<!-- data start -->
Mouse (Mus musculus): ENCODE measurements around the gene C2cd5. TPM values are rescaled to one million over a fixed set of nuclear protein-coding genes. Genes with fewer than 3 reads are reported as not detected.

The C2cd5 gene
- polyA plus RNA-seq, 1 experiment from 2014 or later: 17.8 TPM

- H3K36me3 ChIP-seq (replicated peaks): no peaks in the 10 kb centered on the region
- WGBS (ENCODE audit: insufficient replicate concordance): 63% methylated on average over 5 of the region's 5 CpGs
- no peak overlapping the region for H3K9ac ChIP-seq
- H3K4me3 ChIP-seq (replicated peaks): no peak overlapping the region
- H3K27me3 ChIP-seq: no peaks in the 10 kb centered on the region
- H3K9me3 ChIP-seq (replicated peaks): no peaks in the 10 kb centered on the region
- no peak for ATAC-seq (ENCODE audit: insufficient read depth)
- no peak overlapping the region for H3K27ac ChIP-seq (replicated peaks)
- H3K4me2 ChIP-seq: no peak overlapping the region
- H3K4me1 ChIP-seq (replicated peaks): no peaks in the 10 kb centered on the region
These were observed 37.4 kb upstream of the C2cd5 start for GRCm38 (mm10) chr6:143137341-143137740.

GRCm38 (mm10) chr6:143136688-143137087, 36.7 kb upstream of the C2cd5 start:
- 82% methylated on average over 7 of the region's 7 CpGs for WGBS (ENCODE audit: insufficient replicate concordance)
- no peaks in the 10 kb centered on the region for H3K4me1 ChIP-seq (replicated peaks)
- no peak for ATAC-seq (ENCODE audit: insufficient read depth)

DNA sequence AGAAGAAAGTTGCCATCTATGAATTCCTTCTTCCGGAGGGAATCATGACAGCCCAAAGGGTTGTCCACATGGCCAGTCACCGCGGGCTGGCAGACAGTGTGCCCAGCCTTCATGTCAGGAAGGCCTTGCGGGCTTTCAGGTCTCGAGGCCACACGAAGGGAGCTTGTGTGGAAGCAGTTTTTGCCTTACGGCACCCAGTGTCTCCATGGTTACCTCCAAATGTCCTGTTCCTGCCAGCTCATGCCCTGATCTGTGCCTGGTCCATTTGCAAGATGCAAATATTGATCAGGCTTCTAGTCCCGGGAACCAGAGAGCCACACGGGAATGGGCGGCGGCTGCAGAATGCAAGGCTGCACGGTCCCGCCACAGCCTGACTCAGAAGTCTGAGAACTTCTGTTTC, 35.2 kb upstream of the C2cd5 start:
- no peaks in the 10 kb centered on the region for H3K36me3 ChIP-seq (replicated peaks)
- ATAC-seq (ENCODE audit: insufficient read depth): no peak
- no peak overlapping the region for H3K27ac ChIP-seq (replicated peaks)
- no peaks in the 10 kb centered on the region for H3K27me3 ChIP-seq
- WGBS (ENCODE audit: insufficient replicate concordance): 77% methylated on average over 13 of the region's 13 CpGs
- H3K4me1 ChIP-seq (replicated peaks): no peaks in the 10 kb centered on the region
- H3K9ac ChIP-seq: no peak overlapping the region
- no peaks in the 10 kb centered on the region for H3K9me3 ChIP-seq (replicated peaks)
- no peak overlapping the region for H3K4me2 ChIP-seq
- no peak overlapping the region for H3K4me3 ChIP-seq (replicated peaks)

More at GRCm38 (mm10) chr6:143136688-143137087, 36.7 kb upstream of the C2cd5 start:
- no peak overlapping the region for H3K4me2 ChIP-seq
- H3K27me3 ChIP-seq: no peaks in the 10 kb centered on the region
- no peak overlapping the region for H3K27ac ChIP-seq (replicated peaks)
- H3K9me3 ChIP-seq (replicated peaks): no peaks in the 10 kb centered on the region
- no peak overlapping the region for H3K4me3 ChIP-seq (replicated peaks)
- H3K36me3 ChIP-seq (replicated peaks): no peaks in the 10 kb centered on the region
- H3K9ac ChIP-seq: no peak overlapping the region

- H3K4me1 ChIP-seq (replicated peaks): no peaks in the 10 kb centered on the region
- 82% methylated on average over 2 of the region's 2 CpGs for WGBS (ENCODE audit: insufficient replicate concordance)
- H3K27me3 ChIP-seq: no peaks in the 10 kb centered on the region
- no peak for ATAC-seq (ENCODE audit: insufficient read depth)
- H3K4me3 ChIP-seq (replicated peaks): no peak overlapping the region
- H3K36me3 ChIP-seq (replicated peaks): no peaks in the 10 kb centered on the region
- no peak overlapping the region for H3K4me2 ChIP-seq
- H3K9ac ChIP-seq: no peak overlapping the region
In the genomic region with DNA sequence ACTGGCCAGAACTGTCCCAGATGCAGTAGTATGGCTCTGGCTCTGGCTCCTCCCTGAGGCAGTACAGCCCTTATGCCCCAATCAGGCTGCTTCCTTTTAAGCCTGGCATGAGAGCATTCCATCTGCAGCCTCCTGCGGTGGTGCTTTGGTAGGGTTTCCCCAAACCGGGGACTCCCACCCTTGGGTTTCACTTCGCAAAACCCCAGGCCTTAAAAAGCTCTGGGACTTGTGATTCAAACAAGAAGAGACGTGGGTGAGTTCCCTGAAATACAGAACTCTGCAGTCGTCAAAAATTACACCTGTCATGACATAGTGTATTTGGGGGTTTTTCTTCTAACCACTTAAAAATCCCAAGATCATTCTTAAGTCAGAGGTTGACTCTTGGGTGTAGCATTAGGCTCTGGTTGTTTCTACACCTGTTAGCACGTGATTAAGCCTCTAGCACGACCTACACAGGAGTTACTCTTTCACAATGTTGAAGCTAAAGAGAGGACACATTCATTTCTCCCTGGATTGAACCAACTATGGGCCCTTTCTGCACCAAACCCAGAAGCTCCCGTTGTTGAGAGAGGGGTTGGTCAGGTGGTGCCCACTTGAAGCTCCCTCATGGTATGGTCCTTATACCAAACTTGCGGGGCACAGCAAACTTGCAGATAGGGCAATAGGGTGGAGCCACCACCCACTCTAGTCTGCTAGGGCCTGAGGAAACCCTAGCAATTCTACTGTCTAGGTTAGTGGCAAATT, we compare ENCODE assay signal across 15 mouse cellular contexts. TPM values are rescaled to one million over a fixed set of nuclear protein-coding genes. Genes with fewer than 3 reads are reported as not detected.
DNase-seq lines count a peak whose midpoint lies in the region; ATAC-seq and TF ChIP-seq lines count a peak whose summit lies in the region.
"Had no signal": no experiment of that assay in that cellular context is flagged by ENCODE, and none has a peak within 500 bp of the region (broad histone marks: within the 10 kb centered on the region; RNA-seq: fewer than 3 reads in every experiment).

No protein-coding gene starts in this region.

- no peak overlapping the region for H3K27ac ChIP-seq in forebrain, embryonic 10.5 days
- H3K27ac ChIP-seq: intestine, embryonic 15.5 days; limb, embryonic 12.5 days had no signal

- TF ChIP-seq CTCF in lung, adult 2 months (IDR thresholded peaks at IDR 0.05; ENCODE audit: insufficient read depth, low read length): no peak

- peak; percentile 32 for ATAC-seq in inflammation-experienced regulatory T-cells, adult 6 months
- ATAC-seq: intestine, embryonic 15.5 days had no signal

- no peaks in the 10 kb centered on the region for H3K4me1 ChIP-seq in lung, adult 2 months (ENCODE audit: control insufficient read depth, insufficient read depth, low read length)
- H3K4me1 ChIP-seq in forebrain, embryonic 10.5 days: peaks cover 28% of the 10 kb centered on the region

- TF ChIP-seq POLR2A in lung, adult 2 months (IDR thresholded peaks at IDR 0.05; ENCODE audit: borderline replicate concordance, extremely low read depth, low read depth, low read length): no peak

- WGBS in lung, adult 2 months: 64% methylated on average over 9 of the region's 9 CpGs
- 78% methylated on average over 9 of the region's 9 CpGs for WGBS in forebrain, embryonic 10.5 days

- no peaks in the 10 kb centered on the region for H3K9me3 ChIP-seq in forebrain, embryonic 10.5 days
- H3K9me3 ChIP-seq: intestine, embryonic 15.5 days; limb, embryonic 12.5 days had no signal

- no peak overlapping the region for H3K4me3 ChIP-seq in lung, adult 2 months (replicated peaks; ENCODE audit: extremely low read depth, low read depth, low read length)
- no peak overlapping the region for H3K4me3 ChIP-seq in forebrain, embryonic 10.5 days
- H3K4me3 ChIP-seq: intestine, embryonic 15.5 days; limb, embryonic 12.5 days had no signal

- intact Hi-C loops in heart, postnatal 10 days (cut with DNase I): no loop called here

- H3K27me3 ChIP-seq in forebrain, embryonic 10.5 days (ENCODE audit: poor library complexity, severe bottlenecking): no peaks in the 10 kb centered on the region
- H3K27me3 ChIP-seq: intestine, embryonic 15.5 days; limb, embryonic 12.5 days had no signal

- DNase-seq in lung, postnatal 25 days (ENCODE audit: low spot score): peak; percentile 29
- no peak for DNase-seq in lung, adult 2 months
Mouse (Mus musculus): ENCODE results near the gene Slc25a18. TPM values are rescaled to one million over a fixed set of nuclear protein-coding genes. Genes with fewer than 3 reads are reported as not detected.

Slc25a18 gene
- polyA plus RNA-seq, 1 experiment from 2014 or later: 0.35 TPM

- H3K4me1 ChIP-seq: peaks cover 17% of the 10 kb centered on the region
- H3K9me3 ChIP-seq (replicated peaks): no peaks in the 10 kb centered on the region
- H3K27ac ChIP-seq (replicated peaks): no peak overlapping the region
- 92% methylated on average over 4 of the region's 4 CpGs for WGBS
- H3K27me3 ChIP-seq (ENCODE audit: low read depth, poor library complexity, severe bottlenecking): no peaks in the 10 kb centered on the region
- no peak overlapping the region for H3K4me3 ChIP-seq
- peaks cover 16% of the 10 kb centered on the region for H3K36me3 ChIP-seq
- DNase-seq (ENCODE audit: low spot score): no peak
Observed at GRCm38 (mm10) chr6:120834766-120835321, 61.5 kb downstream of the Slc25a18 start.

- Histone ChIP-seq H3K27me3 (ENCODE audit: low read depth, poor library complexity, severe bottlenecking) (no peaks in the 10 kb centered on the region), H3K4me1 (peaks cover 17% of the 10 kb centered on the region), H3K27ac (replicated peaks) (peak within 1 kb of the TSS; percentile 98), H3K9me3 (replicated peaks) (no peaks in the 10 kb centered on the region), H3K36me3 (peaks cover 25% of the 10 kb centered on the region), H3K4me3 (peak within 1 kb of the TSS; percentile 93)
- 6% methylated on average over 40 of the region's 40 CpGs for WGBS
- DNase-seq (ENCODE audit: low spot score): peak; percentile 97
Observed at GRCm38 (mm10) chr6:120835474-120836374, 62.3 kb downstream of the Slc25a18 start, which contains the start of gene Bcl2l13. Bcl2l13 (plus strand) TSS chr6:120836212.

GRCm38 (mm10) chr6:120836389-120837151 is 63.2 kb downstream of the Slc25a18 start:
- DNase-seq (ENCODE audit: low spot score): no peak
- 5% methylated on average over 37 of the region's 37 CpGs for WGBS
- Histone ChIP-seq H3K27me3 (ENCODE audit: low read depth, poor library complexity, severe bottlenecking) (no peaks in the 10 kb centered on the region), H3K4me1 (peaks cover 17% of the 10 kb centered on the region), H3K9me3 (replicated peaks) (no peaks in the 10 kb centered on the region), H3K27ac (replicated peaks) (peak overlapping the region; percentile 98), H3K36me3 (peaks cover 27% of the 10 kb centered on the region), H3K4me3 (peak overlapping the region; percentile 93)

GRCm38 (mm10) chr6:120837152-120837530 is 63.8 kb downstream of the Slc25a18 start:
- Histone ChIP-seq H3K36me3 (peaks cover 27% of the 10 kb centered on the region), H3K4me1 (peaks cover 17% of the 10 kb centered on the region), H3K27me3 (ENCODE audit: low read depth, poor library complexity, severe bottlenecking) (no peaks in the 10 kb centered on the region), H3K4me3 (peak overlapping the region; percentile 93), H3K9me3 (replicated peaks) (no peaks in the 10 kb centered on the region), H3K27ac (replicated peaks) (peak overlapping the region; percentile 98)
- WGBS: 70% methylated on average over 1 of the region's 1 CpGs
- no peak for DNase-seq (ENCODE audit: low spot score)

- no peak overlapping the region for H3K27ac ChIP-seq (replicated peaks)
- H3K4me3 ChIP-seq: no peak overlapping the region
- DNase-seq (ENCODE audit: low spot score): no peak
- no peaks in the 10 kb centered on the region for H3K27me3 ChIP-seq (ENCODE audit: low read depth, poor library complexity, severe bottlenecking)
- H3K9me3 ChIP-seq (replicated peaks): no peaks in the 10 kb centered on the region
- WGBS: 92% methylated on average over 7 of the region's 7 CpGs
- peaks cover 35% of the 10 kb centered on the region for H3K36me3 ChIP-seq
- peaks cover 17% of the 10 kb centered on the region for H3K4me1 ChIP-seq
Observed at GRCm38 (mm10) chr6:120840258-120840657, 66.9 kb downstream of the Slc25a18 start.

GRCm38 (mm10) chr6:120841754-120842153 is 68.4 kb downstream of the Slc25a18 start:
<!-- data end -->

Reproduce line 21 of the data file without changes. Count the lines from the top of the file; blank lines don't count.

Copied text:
- ATAC-seq (ENCODE audit: insufficient read depth): no peak